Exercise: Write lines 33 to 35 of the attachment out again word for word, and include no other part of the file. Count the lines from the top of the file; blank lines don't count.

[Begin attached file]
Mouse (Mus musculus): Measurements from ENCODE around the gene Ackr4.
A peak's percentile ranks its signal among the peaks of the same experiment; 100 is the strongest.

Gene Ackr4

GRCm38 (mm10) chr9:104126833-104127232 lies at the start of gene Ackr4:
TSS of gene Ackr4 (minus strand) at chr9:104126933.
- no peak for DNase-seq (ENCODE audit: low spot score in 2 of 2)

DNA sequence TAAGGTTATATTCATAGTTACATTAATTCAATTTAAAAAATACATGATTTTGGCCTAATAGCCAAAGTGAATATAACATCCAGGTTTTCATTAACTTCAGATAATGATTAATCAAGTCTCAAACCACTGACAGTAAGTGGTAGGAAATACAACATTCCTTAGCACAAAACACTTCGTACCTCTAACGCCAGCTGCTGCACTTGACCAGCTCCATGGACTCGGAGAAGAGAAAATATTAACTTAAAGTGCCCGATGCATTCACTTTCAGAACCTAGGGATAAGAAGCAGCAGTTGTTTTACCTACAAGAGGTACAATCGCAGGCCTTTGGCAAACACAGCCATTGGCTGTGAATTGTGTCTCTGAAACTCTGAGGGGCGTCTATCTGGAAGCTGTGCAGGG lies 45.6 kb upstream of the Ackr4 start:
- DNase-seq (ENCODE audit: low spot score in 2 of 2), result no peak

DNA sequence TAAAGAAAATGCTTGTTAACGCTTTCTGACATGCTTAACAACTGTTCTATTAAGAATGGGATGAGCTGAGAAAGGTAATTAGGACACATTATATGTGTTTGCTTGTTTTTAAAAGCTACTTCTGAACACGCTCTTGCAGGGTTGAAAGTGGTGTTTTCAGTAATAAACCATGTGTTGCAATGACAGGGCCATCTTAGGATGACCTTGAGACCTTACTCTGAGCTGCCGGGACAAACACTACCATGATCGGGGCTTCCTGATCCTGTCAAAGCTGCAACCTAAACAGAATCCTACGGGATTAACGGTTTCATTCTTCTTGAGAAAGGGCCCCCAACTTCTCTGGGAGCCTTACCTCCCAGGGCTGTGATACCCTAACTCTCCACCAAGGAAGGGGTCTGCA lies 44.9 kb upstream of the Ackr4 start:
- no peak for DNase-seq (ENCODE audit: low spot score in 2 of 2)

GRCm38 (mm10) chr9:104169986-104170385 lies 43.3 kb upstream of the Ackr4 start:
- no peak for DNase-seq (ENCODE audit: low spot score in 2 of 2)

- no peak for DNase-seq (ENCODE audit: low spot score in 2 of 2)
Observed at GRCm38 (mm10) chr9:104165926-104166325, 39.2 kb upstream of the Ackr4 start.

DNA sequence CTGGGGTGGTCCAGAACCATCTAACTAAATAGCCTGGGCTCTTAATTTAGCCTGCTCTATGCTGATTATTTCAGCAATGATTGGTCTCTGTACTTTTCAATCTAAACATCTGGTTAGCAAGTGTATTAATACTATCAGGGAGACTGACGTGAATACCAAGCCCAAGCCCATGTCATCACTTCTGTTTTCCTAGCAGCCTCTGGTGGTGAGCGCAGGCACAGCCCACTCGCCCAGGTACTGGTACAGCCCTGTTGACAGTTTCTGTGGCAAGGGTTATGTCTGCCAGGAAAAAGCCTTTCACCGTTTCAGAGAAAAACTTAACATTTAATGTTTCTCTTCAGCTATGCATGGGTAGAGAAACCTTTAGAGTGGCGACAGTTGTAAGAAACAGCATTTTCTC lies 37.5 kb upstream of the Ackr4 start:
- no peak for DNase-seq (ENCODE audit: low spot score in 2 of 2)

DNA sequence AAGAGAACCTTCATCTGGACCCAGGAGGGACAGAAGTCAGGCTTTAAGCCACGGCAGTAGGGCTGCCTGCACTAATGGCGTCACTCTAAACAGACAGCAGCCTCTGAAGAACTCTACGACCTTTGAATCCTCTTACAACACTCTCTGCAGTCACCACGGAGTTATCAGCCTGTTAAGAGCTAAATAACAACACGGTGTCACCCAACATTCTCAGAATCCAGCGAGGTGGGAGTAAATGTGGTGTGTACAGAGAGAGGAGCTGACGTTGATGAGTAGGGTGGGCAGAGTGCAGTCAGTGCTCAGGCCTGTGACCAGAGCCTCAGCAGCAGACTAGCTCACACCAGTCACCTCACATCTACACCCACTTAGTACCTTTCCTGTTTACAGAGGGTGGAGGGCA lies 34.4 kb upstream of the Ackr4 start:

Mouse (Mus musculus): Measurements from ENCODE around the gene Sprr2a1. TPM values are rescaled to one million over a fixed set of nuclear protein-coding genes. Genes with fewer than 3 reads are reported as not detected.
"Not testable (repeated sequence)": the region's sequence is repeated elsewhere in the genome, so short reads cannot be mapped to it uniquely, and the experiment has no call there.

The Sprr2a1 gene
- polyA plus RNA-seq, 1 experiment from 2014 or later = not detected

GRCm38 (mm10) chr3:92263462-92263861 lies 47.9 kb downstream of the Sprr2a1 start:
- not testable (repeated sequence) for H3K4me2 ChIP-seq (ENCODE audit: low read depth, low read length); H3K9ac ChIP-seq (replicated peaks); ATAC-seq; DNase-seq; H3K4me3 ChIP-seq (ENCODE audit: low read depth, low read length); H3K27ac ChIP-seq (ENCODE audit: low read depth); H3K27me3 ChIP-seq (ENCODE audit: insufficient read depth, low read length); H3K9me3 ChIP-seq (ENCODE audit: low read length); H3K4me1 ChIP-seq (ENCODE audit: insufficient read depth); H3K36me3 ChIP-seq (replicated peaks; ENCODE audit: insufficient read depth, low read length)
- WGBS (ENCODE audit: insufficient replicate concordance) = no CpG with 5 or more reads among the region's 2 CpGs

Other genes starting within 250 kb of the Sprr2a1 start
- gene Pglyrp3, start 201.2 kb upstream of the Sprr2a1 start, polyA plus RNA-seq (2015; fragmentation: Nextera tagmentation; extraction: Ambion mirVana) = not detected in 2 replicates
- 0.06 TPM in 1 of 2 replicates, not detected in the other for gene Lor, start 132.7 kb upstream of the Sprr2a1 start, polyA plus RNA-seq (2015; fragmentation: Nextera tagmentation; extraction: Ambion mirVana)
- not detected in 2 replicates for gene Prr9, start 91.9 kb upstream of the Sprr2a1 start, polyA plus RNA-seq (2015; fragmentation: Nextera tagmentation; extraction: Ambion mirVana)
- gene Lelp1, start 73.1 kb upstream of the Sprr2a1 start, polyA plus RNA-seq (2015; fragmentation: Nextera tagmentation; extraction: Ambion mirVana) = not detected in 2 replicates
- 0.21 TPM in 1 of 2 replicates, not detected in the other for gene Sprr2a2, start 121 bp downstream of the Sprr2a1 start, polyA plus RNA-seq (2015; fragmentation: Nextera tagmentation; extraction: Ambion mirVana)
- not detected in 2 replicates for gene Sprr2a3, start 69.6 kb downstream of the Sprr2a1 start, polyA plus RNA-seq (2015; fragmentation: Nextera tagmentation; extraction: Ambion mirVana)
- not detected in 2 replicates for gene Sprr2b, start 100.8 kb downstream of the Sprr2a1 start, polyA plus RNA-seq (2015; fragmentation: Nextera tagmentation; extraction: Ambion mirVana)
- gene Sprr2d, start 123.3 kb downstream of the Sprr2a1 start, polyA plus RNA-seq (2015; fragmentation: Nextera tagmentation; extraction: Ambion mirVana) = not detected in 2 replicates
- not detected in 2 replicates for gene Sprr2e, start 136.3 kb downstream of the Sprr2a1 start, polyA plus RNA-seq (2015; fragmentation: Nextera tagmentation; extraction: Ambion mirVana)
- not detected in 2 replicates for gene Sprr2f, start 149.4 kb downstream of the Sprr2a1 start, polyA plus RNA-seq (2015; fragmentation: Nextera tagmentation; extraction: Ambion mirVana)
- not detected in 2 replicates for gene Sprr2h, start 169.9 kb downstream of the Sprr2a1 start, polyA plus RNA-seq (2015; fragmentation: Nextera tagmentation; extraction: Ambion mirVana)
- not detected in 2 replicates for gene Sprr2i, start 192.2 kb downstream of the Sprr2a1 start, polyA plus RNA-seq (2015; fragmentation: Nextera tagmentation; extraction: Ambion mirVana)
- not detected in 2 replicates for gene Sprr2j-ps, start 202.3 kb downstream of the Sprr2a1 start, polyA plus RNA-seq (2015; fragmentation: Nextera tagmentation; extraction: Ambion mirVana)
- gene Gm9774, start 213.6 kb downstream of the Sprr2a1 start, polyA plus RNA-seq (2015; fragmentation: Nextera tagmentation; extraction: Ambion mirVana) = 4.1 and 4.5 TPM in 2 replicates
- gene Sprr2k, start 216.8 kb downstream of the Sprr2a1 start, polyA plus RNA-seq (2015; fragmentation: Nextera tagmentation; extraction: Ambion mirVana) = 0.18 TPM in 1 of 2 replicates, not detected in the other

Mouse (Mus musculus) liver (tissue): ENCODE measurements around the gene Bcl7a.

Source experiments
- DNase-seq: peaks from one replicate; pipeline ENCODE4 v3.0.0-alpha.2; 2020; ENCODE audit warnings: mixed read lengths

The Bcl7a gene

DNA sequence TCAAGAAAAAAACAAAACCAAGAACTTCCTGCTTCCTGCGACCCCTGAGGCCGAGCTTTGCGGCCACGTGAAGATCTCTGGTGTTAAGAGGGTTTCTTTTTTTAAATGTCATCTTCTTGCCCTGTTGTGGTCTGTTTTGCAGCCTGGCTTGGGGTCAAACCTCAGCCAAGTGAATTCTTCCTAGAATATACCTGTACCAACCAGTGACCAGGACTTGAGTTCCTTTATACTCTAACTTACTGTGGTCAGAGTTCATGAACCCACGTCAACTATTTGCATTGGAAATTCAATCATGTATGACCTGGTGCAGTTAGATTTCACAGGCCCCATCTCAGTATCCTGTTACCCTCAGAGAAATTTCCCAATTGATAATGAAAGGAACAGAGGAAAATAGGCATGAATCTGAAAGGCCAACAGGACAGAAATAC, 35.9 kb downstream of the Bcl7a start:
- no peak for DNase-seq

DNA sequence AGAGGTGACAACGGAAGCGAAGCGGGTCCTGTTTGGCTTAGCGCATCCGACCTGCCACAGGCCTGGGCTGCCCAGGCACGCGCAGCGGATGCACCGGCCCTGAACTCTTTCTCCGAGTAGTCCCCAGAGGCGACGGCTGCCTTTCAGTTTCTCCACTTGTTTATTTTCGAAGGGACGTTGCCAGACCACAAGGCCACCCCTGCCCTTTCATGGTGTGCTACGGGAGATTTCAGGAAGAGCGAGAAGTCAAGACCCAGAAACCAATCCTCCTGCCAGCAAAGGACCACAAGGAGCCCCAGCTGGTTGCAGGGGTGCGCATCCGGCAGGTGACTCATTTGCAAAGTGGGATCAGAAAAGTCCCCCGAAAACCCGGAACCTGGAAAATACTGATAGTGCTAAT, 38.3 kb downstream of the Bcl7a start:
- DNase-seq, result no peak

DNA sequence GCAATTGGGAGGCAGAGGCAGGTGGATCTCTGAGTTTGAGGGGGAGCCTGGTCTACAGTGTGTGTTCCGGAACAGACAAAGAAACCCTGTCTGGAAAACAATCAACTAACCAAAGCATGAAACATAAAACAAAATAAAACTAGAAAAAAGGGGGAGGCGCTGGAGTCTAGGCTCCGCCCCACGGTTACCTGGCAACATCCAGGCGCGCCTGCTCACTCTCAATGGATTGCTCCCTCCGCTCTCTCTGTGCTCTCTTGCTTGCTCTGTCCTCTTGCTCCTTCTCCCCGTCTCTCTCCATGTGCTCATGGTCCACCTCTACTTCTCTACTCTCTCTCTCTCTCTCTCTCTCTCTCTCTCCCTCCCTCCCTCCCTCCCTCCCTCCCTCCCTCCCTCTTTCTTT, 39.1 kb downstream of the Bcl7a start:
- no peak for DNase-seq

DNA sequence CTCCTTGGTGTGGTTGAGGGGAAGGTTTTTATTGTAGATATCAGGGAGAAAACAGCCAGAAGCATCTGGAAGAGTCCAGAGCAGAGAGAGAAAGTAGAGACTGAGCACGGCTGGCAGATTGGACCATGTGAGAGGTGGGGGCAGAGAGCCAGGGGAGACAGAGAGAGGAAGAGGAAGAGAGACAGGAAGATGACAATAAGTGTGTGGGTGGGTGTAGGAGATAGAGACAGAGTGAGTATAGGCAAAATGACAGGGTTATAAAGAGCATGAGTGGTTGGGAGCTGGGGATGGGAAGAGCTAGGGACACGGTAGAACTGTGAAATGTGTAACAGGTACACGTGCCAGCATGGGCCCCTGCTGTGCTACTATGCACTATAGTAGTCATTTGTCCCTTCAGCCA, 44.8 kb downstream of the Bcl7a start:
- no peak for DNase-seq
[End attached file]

- gene Sprr2d, start 123.3 kb downstream of the Sprr2a1 start, polyA plus RNA-seq (2015; fragmentation: Nextera tagmentation; extraction: Ambion mirVana) = not detected in 2 replicates
- not detected in 2 replicates for gene Sprr2e, start 136.3 kb downstream of the Sprr2a1 start, polyA plus RNA-seq (2015; fragmentation: Nextera tagmentation; extraction: Ambion mirVana)
- not detected in 2 replicates for gene Sprr2f, start 149.4 kb downstream of the Sprr2a1 start, polyA plus RNA-seq (2015; fragmentation: Nextera tagmentation; extraction: Ambion mirVana)